02: This creats a java.security.KeyStore object that expects a PKCS12 format and then loads the client certificate into the keystore. Note that the second parameter of the KeyStore.load() method is the password of the PKCS12 file. You must pass this as a character array and not as a string, which is why the password must be cast as a String object whose toCharArray() method is called to obtain that character array.

03: This creates a javax.net.ssl.KeyMangerFactory object which is used by the SSLContext object to deal with the certificates in the keystore. Note that the second parameter of the init() is the password to the certificate in character array format. You must provide the password twice, once when creating the keystore, and then again creating the key manager factory.

04: Here we create the javax.net.ssl.SSLContext object. The getInstance() call tells what protocol to use with this object, in this case “TLS“. (Note: “SSLv3” also works. No idea which one I should be using. If one fails, try the other.) Once the object is instantiated we initialize it with a key manager from the key manager factory. The second and third parameters of the init() method could point to a trust manager and a source of randomness. It doesn’t appear that either is needed (this is what I saw in other examples) so I pass null values. Note that you have to use JavaCast() to pass a null.

05: Get a socket factory object from the SSLContext object. This factory will be used to create individual sockets using the parameters established with the SSLContext object.

06: Create a single socket from the socket factory by passing the server address (variables.server_address) and port (variables.server_port) we want to connect to. Then call startHandshake() which will create the connection to the server using SSL.

07: Create objects needed to read from and write to the socket we’ve created.

08: Here we send our SOAP envelope to the server. Note that since we’re doing everything by hand we also have to send the proper HTTP headers. Both the variables.request_header and variables. soap_envelope variables were created using the CFSAVEDCONTENT tag as shown in part 1. You want to create the envelope first so you know the correct content-length value for the HTTP header. Since I decided to stick with SOAP 1.1 the header also contains the SOAPAction field and the content-type is set to text/xml.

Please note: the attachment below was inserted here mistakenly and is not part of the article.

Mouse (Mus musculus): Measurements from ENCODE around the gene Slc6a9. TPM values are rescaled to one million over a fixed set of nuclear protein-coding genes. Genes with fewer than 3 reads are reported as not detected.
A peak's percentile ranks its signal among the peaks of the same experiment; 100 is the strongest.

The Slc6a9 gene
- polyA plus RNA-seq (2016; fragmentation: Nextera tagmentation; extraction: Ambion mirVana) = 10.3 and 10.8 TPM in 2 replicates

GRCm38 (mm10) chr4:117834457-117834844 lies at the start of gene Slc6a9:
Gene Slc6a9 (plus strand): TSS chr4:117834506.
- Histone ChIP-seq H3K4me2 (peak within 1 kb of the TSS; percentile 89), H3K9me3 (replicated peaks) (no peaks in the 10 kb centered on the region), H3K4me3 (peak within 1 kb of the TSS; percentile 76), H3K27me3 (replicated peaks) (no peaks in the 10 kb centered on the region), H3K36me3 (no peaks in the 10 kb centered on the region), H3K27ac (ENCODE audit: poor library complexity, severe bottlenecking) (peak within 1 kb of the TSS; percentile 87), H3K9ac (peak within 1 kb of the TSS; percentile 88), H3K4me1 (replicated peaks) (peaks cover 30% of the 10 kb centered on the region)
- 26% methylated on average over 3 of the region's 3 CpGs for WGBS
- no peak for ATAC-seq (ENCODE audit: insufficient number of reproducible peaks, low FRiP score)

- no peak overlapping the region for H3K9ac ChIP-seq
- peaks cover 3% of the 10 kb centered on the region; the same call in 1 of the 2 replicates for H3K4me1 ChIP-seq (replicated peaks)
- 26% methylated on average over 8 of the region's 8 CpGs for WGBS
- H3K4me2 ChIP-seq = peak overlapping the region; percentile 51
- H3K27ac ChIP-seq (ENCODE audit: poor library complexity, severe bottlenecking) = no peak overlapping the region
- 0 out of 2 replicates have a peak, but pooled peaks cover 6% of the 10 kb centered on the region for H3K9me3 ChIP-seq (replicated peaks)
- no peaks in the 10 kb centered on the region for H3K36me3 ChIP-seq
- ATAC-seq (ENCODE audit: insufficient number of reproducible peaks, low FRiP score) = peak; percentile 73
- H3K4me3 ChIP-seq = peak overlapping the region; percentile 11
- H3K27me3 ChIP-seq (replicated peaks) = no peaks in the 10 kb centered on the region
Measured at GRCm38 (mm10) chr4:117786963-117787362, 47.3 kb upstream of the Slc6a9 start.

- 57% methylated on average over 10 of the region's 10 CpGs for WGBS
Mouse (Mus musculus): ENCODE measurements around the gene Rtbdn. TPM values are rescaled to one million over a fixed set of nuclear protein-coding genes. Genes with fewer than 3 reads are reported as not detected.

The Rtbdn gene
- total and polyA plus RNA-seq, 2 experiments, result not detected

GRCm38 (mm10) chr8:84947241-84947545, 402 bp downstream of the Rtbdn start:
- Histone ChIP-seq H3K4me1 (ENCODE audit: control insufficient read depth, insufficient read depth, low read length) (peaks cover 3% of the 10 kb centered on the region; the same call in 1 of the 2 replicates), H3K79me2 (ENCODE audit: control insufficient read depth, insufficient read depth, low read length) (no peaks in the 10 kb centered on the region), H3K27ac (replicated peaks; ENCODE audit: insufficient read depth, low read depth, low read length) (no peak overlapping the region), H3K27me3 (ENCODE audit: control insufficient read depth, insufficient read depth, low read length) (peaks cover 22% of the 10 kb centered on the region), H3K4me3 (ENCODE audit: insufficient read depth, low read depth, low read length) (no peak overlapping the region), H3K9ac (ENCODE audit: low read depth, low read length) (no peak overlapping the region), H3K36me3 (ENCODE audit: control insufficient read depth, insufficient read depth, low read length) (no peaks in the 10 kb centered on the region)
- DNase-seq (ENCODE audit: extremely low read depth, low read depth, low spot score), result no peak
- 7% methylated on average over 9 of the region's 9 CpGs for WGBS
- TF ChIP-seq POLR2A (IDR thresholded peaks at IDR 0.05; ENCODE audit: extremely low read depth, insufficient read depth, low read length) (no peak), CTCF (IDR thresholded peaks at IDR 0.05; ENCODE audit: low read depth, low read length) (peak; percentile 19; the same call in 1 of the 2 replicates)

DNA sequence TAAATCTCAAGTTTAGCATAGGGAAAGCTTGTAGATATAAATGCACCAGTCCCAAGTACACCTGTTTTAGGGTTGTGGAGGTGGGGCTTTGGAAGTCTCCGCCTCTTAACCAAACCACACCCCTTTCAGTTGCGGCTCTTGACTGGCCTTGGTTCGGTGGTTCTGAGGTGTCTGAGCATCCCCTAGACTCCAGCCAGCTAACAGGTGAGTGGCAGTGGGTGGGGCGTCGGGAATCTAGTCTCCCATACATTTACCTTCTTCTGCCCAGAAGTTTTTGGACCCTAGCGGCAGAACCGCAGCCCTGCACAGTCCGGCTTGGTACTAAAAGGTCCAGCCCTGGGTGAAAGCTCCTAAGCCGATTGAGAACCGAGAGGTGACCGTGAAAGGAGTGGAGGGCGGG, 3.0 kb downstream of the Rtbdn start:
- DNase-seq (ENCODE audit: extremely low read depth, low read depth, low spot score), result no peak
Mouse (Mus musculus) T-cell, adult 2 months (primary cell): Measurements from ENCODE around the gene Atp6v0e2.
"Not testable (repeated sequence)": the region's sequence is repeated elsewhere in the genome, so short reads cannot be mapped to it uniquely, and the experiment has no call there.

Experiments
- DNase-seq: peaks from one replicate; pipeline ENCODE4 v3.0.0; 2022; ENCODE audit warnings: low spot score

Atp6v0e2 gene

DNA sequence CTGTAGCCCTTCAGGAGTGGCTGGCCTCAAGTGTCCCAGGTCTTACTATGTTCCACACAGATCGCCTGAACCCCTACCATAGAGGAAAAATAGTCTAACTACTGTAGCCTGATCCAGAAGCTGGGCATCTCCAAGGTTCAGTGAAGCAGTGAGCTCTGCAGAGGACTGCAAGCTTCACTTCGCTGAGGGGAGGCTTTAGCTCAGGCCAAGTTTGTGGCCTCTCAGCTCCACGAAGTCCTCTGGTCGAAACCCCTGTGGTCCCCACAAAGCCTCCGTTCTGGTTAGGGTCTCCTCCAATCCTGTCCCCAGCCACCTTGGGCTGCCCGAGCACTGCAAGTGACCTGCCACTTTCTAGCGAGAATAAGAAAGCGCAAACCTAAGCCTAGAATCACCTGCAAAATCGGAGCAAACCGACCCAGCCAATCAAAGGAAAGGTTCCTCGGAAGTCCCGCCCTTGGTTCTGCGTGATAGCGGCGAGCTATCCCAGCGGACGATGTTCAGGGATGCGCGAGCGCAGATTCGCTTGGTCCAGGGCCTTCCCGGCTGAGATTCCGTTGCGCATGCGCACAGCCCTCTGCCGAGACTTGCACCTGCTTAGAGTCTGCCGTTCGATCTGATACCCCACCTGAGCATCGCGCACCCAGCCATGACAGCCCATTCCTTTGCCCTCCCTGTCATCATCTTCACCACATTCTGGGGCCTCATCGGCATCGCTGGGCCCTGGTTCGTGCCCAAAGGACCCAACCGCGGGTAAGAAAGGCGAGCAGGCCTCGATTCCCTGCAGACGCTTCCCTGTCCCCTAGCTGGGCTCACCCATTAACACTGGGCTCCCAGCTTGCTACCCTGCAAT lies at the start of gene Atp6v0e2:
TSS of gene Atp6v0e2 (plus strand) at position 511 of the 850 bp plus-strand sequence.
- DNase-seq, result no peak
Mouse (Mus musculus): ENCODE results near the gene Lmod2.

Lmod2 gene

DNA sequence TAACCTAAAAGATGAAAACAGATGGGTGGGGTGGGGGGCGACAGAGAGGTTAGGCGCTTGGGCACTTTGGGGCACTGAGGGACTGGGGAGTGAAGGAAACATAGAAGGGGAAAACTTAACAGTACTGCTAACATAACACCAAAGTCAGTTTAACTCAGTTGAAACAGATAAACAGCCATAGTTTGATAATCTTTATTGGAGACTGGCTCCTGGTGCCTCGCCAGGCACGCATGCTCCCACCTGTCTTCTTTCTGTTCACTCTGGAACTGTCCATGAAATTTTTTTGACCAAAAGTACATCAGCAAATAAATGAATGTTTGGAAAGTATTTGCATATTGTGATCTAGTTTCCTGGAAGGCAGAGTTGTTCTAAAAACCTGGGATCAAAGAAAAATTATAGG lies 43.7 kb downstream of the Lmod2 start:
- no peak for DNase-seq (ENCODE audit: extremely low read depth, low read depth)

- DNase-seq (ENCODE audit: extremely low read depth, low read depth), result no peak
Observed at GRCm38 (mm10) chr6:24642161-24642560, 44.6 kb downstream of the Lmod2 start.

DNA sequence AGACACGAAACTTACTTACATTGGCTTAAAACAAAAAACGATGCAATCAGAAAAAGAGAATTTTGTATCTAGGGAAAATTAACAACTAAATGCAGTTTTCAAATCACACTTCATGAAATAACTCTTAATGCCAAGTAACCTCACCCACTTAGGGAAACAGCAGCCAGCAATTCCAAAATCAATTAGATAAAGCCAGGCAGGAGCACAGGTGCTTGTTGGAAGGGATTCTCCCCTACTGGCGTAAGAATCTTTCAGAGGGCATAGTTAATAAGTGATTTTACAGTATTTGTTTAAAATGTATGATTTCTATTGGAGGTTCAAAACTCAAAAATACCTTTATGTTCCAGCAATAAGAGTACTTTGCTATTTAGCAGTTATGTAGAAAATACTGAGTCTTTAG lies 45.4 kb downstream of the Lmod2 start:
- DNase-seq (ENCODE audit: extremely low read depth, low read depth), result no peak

Here is an example of how I created the headers:

<cfsavecontent variable="variables.request_header">
POST <cfoutput>#variables.server_request_path#</cfoutput> HTTP/1.0
Host: <cfoutput>#variables.server_address#</cfoutput>
User-Agent: SOAP Washer/1.0
SOAPAction: "<cfoutput>#variables.soap_action#</cfoutput>"
Content-Type: text/xml
Content-Length: <cfoutput>#Len( Trim( variables.soap_envelope ))#</cfoutput>
</cfsavecontent>

Standard HTTP/1.0 headers. You can make the User-Agent field just about whatever you want.

Also worth mentioning is that I didn’t try to combine the two (HTTP headers and envelope) into a single variable. This is because how CFSAVEDCONTENT handles newline characters is different between ColdFusion 8 and ColdFusion 9. By keeping them separate this code is able to operate under either version.

The empty println() commands are there to send a newline. And the flush() call simply sends anything left in the buffers, thus completing the sending of our request.

09: This is where we read the response from the server. The response can only be read one line at a time, so we need a loop to keep reading one line at a time and appending it to the variable where we’ll store the entire response (variables.result).

A tricky thing working between ColdFusion and Java objects is that if you assign the return value of a Java object method to a ColdFusion variable and that return value is null then the ColdFusion variable is unset or deleted. Since the readLine() method returns null when there’s nothing more to read, the only way to know we’ve completed reading the response is to test if variables.line, where we store the return value of readLine(), still exists. If it doesn’t, we’ve reached the end of the response.